carbonate

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carbonate

 [kahr´bon-āt]
a salt of carbonic acid.
Miller-Keane Encyclopedia and Dictionary of Medicine, Nursing, and Allied Health, Seventh Edition. © 2003 by Saunders, an imprint of Elsevier, Inc. All rights reserved.

car·bon·ate

(kar'bŏn-āt),
1. A salt of carbonic acid.
2. The ion CO32-.
Farlex Partner Medical Dictionary © Farlex 2012

car·bon·ate

(kahr'bŏn-āt)
1. A salt of carbonic acid.
2. The ion CO32-.
Medical Dictionary for the Health Professions and Nursing © Farlex 2012

car·bon·ate

(kahr'bŏn-āt)
A salt of carbonic acid.
Medical Dictionary for the Dental Professions © Farlex 2012

Patient discussion about carbonate

Q. hi my name is ray i am from england and i am on oxygen i am a retainer of carbon monxide do you guys know whoa any place working with stem cell or natural medical emial rsantolla@aol.co.uk

A. i had a whole course on stem cell use in tissue engineering and from what i know this is an area that still in research and very little clinical use. the ability to create lungs from Mesenchimal Stem Cells is a far away dream right now. but here are some links to labs that research that area:
http://organizedwisdom.com/Stem_Cells_for_Emphysema

More discussions about carbonate
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References in periodicals archive ?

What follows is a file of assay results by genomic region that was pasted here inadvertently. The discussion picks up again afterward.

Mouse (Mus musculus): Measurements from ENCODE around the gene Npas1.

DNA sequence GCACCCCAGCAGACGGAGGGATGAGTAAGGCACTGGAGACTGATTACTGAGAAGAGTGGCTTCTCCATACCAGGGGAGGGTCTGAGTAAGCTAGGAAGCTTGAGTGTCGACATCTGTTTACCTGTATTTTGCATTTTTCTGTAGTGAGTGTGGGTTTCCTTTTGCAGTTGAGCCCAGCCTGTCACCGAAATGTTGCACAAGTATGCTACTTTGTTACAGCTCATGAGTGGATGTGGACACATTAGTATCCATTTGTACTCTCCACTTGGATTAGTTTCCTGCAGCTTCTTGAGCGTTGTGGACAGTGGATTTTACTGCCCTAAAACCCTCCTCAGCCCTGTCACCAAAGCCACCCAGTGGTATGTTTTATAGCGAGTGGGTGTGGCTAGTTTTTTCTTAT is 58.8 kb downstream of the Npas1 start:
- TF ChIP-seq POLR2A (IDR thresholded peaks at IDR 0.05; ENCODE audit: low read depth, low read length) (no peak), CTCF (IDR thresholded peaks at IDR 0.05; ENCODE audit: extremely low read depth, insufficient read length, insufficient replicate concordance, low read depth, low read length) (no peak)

For the mechanical strength as a function of carbonation, the proposed correlation coefficients give a good correlation for the two media ([R.sup.2] = 0.9274, [R.sup.2] = 0.9889) with the experimental values; this correlation measurement of the resistance makes it possible to estimate the durability regarding the carbonation.
This work aims to quantify the effects of wet cure duration on the different chemical and mechanical properties of one-year-old mortars and cement pastes mainly and the durability regarding natural carbonation and compressive strength as studied characteristics.
(iii) The carbonation depth is greater for the CEMII/BS and CEMII/BP test specimens compared to CEMI52.5 and CEMII42.5; this effect is in part attributed to the low clinker content and therefore the content of portlandite Ca[(OH).sub.2] and the pozzolanic activity.
(iv) The thermogravimetric analysis (TGA) is the most optimized method for investigating natural carbonation in mortars and cement pastes.
(vii) The cement hydration is delayed by the pozzolanic activity of the addition, which is explained by the greater carbonation depth and a lower portlandite content.
(viii) A good correlation exists between compressive strength and natural carbonation. An almost linear relationship has been observed between different mortars and resistance increases when carbonation decreases.
(ix) Portlandite content is increasing as a function of the compressive strength and the inversely is decreasing in regard to the natural carbonation.
(xii) The correlation between portlandite content, compressive strength, and natural carbonation was satisfactorily performed; the portlandite content seemed to be an important parameter in the prediction of the resistance of mortars and their durability.
Richardson, "The carbonation of hardened cement pastes," Advances in Cement Research, vol.
Chaussadent, "Comparison and validity of methods for measuring the carbonation," French Journal of Civil Engineering, vol.
Miragliotta, Modeling physicochemical process of carbonation prefabricated concrete consideration of wall effects [Ph.D.